Polycystic Ovary Syndrome: Etiology, Pathogenesis, and Diagnosis

    January 2011 in “ Nature Reviews Endocrinology
    Mark O. Goodarzi, Daniel A. Dumesic, Gregorio D. Chazenbalk, Ricardo Azziz
    Image of study
    TLDR The document concludes that PCOS is a complex disorder caused by both genetic and environmental factors, affecting women's health in various ways, and requires personalized treatment.
    The document from 2011 reviews the etiology, pathogenesis, and diagnosis of Polycystic Ovary Syndrome (PCOS), a common endocrine disorder affecting up to 10% of women of reproductive age. It is characterized by symptoms such as hyperandrogenism, oligo-ovulation, and polycystic ovarian morphology, often accompanied by insulin resistance. The condition is linked to various morbidities, including infertility, obstetrical complications, type 2 diabetes, cardiovascular disease, and mood disorders. The document suggests that both genetic and environmental factors contribute to PCOS, with a heritability rate of 0.79 among Dutch twins and potential influences from prenatal testosterone exposure and lifestyle factors like weight gain. It also discusses the increased risk of mood disorders, endometrial abnormalities, and the evolutionary context of PCOS. Diagnosis involves confirming symptoms and excluding other conditions, while treatment is tailored to individual needs, focusing on symptom management and prevention of long-term complications. The document is a review and does not provide specific numbers of people studied.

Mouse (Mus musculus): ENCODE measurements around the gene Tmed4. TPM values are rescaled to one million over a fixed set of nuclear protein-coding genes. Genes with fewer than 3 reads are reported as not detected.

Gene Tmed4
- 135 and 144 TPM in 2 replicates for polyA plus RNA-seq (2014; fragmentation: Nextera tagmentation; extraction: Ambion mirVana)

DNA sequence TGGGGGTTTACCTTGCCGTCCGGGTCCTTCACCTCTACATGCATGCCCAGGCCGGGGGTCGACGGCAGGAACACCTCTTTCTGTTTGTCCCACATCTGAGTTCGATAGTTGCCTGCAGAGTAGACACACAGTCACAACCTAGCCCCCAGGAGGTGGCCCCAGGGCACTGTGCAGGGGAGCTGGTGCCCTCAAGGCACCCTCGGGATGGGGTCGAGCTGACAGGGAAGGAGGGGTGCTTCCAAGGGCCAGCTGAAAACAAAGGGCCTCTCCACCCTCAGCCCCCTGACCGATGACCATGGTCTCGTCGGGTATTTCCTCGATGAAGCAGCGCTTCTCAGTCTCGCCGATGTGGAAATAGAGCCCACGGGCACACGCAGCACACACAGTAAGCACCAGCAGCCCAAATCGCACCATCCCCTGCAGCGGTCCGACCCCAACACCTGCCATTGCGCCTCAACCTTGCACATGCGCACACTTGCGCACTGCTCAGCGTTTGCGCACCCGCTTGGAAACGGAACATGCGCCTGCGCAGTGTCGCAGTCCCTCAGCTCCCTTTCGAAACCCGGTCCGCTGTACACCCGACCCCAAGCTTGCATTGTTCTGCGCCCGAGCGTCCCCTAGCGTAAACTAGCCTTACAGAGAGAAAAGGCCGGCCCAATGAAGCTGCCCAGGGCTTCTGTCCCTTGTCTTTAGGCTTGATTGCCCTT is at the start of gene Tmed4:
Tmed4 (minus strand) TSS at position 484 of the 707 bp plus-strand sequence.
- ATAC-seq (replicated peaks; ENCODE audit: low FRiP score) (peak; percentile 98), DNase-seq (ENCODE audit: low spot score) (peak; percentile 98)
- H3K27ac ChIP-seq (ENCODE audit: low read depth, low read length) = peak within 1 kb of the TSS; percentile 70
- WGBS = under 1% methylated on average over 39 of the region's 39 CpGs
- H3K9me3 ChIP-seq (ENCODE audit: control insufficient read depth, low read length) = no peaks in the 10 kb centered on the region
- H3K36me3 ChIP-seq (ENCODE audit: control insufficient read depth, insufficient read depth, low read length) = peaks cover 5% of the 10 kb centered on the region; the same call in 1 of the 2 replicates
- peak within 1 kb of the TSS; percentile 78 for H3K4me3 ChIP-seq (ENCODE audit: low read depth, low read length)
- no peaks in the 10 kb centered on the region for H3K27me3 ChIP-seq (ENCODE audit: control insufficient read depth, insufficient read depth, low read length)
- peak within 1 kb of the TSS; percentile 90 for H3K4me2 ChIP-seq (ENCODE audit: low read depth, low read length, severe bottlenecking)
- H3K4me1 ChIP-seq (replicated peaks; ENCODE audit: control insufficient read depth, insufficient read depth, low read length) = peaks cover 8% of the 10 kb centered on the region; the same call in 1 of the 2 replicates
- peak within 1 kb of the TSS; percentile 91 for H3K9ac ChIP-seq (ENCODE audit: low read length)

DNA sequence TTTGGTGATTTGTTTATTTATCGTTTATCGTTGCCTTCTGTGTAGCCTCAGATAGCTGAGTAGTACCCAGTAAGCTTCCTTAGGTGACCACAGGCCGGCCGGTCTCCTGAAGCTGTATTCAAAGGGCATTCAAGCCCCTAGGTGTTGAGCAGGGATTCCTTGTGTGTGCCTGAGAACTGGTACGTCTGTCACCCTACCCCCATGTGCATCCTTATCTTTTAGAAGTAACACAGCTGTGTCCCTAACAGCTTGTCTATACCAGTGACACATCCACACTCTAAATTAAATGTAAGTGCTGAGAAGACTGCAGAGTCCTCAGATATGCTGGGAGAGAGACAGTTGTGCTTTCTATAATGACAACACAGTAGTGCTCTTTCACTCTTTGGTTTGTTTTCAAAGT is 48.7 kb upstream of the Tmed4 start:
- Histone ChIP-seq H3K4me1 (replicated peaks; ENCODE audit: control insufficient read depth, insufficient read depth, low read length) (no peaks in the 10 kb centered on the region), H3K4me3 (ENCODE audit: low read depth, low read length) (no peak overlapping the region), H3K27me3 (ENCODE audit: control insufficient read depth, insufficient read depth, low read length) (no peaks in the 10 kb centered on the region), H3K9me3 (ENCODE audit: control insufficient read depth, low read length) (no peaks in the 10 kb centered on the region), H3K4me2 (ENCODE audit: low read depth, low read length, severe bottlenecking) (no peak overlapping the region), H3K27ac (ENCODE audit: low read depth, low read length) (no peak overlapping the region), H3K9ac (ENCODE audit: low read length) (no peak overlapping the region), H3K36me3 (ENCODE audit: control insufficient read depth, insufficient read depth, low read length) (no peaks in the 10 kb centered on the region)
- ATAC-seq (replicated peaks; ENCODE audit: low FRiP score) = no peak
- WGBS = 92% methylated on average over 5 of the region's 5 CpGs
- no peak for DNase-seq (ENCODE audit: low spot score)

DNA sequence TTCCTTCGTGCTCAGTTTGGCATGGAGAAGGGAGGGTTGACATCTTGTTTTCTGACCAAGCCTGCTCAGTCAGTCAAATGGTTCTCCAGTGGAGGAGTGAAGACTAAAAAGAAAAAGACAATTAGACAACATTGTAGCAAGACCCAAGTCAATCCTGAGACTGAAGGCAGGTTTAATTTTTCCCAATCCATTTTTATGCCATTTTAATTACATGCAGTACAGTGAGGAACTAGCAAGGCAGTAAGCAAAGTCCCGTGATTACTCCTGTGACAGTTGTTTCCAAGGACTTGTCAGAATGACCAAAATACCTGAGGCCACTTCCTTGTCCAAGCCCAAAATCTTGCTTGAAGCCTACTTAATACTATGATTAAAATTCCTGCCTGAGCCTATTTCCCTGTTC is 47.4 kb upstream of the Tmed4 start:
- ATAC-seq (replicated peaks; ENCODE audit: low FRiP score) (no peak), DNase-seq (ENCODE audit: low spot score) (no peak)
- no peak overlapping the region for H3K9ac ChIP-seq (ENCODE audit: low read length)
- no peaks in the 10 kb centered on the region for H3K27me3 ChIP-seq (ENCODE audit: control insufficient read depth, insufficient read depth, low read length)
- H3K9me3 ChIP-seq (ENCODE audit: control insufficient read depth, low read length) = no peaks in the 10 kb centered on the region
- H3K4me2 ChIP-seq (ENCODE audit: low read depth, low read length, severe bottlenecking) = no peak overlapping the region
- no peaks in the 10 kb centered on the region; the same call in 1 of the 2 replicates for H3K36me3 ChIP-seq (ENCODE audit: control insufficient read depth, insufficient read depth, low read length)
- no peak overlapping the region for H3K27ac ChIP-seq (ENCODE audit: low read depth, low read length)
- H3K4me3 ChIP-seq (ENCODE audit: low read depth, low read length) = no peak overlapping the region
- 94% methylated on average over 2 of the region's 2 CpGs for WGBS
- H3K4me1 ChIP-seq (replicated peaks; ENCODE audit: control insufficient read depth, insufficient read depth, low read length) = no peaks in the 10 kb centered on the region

Discuss this study in the Community →

    Cited in this study

    16 / 16 results